Test out other apps like Evernote, but the chrome plugin is what sold me and has become my daily go to for when i’m on an inspiration hunt. Whether I’m on my commute, at home wandering the interwebs or at work, my notes are always in front of me.
Remember a thought or idea can go away quickly (in my case before I’m about to go to sleep and my subconscious takes over)
File and Time Management
I’m a stickler for keeping all my files in google drive and on my office computer pristine. I’ve arranged all my folders by date, and have categorized all my following folders to have sub folders inside. Keeping a track of organization will not only save you time, but will also help keep your boss from having to yell at you for losing important files and redoing them.
Make sure you create a folder that has all of your favorite work. Not only will it save you time in making a portfolio, it will also be a nice way to post content and connect with other designers online (also keep a process of each project somewhere!)
Keep your priorities in check. If you happen to be procrastinating a large project, work your way towards it and eventually you’ll start it without much thought.
Get an Internship and Network with professors
I know it’s scary and exciting to think about what happens once you leave the comfortable confines of a classroom, but if you don’t prepare properly than you will definitely be behind in the industry.
Don’t be scared or intimidated
Reach out to your design teachers and ask imposing and hard questions. Try to find extra projects that they need help with on the side, or see if they can tap into their 100+ connections on LinkedIn from other industry experts/past coworkers. Tap into design clubs at school (even if it’s outside of your industry like Gaming) and test your skills elsewhere.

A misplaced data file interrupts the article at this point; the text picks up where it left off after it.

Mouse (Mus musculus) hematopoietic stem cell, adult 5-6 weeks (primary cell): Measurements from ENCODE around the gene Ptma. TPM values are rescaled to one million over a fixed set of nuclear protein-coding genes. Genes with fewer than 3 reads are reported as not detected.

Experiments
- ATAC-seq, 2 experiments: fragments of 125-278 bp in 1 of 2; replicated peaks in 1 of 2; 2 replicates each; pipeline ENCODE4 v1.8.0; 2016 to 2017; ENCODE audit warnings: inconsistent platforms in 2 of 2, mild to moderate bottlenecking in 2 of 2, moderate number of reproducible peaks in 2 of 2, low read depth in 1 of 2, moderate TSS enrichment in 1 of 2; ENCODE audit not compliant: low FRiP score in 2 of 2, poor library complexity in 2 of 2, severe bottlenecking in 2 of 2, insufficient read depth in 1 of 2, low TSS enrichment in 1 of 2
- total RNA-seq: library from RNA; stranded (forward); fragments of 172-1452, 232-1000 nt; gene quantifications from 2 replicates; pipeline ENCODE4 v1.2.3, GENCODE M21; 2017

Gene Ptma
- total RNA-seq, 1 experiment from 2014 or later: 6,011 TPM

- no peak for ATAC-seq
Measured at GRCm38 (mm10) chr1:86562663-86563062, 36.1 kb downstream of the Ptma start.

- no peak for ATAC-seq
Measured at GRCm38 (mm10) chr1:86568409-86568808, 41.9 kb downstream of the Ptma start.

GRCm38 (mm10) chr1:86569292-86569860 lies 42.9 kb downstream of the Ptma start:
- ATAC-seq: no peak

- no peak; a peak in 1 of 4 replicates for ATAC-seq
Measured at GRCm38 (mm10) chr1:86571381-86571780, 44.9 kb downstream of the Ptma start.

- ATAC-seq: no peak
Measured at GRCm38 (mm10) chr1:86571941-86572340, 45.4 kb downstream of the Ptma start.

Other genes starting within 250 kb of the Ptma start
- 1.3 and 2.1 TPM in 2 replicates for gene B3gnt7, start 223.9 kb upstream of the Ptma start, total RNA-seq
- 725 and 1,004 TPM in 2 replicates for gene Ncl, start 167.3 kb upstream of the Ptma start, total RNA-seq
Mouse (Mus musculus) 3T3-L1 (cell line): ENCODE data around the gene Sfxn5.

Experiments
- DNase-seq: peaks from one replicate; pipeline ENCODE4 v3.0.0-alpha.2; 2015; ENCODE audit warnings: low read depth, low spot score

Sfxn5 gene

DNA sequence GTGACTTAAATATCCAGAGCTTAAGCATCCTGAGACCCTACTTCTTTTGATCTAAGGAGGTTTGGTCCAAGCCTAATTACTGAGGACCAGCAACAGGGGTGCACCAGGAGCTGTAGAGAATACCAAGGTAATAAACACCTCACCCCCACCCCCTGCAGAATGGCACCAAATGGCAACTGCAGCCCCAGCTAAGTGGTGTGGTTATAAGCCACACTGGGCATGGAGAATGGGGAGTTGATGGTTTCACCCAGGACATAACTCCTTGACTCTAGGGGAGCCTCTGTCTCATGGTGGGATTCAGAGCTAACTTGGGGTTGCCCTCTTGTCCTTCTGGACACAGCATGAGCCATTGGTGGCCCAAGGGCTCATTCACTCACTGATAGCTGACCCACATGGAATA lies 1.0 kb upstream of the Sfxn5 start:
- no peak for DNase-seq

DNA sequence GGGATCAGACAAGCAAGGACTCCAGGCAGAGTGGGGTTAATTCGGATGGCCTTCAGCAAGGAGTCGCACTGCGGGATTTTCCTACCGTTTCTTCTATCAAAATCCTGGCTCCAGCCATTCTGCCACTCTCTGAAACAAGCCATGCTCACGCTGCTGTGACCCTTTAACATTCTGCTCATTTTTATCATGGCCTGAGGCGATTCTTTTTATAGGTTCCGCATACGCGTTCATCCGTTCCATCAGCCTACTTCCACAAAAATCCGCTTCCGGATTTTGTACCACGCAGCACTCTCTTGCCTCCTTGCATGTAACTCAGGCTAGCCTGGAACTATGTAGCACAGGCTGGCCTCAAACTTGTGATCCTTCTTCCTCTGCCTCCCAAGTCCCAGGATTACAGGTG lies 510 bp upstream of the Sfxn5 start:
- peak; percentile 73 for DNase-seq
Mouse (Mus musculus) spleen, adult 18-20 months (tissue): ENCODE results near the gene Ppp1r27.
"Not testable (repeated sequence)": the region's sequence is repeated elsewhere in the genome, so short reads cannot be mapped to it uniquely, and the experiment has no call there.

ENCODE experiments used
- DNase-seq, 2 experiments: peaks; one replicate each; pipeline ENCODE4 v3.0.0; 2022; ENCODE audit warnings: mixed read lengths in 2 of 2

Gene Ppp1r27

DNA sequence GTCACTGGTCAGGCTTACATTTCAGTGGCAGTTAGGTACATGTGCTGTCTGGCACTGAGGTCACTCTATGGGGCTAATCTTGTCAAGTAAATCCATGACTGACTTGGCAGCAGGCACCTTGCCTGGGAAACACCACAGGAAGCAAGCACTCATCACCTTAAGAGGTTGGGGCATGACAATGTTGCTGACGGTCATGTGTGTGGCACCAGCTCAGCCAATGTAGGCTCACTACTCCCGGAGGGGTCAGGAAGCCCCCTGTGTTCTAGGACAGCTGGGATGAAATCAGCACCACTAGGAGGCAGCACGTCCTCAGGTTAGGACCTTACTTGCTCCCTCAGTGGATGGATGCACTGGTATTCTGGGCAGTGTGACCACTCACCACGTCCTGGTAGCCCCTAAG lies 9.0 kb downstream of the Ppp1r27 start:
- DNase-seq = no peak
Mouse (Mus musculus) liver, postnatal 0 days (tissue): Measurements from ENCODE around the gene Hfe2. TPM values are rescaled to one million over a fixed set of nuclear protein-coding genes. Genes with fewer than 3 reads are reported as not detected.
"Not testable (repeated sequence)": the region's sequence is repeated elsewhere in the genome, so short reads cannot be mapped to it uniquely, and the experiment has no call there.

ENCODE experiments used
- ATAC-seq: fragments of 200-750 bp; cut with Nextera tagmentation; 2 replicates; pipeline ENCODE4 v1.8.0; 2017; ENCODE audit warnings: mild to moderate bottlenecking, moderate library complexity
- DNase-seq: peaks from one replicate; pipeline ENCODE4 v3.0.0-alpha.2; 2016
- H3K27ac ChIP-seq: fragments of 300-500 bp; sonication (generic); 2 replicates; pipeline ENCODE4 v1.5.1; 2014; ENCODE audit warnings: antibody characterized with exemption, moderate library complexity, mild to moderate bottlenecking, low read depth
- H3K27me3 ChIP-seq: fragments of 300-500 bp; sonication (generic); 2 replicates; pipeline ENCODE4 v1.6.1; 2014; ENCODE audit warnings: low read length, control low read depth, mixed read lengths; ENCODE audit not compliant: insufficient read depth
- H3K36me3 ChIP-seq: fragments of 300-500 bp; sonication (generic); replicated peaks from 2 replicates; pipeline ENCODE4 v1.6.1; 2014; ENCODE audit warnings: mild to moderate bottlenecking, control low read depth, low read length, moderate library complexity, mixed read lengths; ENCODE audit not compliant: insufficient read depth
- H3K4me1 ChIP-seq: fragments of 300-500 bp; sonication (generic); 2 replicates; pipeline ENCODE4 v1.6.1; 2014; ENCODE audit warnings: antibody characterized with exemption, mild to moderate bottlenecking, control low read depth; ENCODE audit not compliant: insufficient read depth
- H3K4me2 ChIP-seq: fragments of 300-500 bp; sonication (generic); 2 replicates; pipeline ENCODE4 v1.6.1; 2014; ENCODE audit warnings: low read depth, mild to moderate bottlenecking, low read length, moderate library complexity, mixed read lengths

Remember there are no dumb questions at all, and when your starting out those questions will only get increasingly important. Reach out to alumni and ask them out for coffee to pick their brain, or go to your professor and see if there’s anything else you can do to improve. You’ll be surprised on how many people are willing to help others like yourself succeed.
Practicing industry grade UI/UX applications
Having used the “industry standard” throughout my education and transitioning to the real world has awaken my eyes to all the tools out there. I longer feel trapped by my teachers expectations, instead I feel empowered to search the nether realms to find solutions that work for everyone in our team.
We love using Sketch to take care of our UI and UX components as it’s much more modular, scalable and full of useful plugins. Creating a layout with grids is quick and easy, and the speed at which I can create UI is exponential. You can even get a plugin that will transfer all of your assets directly to After Effects to be animated!
Coming from Illustrator or Photoshop and having to speak to a developer is like finding a needle in a haystack and won’t come out the way you designed it. That’s why we use Zeplin which helps developers gather assets (fonts, images, colours), generate CSS (height, width, padding etc.), and allows for simple commenting about any components of the design. It’s made both our designers and developers life a whole lot easier, fixing errors that may happen through other apps.
If you can think of anymore feel free to comment them down below, and I can try evaluating them and see if it’s worth trying out as a student.
Follow design feeds, email lists, podcasts etc.
Teachers never really gave me much outside inspiration at school, instead I was lead to believe all of my design knowledge would be learned through Powerpoint. I kept up with dribbble and behance on my spare time during lectures, but often times it didn’t provide enough knowledge and was all just glitter. There was rarely any explanation behind the designs and didn’t help me think about the most important part: users.